Today I was a substitute teacher in two Special Education "Adaptive P.E." classes. As the name says, it's Physical Exercise that has been adapted for special needs students. While we waited for all the students to arrive, the teacher read three stories. One of the stories was from David Shannon, Duck on a Bike. It was very sweet and had been read so much that the pages were falling out. I enjoyed David Shannon's illustrations and the story had a nice twist of what barnyard animals might be thinking when they see a duck riding a bike. Very cute.
These special needs children were deep in the autism spectrum: some had difficulty speaking, others couldn't stop talking; one was screaming (perhaps because I was new and outside their routine?) A couple a children had trouble focusing on who was talking; they all lacked impulse control. These beautiful children were in their own world with three adults -- caring, strong, and courageous adults, who were helping them learn to do routine tasks in and out of the classroom. I said brave and supportive adults, because they had to be to face such challenges five days a week. Of course, it's their job, but you and I both know there are easier ways to earn a living. I know that I would be very thankful for the conscientious and determined care these teachers and aides provide to these challenging children. I was glad I could come and help out for a couple of hours.
In the fenced and gated kindergarten playground, we played circle games such as run around the circle and back again, beat on the tambourine, throw the bean bag frogs into the tambourine on the ground, and toss the ball to each other. After each child took their turn, we all applauded. After our circle games, we walked three laps on the path around the play ground and ball field. I was one of four adults constantly counting our charges and enjoying out time outside. One little girl latched on to me and we "hug-walked" our way around the field -- it was an uncomfortable and yet wonderful way to walk!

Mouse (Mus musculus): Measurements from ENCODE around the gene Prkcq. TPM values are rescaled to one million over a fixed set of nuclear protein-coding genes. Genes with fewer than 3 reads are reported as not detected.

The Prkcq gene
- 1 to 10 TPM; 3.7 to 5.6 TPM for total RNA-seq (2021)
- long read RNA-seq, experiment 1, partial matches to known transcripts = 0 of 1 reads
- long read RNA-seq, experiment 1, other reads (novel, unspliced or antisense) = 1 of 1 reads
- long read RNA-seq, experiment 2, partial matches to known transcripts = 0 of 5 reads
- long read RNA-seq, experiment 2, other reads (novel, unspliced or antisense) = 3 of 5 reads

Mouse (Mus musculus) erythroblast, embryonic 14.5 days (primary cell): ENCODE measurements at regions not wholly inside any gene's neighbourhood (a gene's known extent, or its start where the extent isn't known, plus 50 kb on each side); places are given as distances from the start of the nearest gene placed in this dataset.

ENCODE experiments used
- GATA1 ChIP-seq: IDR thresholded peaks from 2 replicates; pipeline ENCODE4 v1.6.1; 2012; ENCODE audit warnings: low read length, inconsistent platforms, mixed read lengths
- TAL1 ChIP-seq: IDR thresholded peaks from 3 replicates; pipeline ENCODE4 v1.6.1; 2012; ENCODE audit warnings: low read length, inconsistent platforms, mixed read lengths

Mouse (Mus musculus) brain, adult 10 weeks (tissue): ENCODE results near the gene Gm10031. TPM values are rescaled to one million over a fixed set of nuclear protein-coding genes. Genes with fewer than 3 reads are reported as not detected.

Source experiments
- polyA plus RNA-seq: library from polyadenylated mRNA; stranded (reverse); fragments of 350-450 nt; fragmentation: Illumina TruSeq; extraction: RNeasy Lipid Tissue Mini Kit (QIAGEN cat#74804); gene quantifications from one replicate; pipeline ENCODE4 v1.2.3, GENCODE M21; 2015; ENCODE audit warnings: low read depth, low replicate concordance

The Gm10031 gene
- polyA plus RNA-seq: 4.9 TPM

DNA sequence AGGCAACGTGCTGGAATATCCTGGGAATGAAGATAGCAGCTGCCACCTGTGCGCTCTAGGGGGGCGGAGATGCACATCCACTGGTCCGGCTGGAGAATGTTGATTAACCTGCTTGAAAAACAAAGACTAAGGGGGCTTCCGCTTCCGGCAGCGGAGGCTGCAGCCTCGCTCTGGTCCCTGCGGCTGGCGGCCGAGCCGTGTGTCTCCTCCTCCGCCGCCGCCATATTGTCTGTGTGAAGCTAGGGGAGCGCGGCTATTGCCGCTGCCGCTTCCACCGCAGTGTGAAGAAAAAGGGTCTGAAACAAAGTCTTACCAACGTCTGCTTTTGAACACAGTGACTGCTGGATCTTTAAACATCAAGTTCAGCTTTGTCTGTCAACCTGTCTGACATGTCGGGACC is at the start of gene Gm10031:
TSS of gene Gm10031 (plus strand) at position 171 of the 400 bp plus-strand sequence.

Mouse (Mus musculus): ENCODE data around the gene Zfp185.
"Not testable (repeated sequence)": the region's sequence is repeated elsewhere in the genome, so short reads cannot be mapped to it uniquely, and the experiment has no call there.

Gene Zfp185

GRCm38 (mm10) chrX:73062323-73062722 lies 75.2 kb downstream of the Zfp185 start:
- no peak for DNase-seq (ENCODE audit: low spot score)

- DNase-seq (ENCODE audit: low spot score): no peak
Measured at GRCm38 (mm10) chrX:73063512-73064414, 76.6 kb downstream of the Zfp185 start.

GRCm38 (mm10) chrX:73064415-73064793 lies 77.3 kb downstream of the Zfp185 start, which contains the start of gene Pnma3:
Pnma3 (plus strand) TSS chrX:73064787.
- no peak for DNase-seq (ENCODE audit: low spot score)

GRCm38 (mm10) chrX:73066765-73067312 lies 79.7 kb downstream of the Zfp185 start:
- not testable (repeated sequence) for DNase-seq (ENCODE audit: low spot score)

The second class went to an awards ceremony before their P.E. time. I sat and watched as each teacher recognized and applauded some of their students' successes, such as:
--- Improvement in Spelling and Vocabulary
--- Interest and good work in Science (or Art or Math)
--- Improvement in Math (or Reading or Spelling)
--- Kindness and Caring
--- Support of the Anti-Bullying campaign
--- Love of Reading (or Writing or Math)
--- Being a Good Citizen
--- Being there every day (Good Attendance)
It was heartwarming to see the children walking up to shake their teacher's and principal's hands, then and proudly holding up their certificates for their parents to take pictures. (I remember how proud and honored my own child was to be named the "Scholar of the Week" in Mr. Stack's 5th grade class.) The fifth graders were told of the "Promotion Ceremony" coming on June 6th and how proud the principal and their parents will be on that day. It was a wonderful awards ceremony.
Then we went outside for the second class to do our three lap walk around the playground and ball field. This time one boy linked arms with me and we walked most of the way together -- another supportive and trusting gesture that also warmed me. Those moments make all the hard work meaningful.
And then it was over and I returned home to my house in "remodeling disarray." And to my youngest sweet cat who needed her meds and to be handfed as she recoveres from 90 minutes of stitching to repair her tummy and abdomen. I haven't had much luck this year with my pets -- but they've all survived thanks to modern (and expensive) veterinarian care -- thank goodness and thank the teachers who made it all possible.
Tags: Special needs, special education, challenging behavior, autism spectrum, autistic behavior, classes, awards, Physical Education, Adaptive P.E., path walking, circle games, ball fields.
Thank you. I am visiting my granddaughter, 28 months old and diagnosed as being within the autism spectrum. It sounds as though you had a wonderful experience.ReplyDelete
Thanks, Sue, for your kind comments. With more and more children diagnosed with autism it's important that we all become more tuned in to special needs children. I do all my substitute teaching now in Special Needs classes, because there is a great need. Many Subs won't help out and they do need all the help and support we can give. I'm grateful for the help my daughter had in grade school and continues in counseling and tutoring in college. I thank all teachers and children's authors for helping make the world a better place for these children.Delete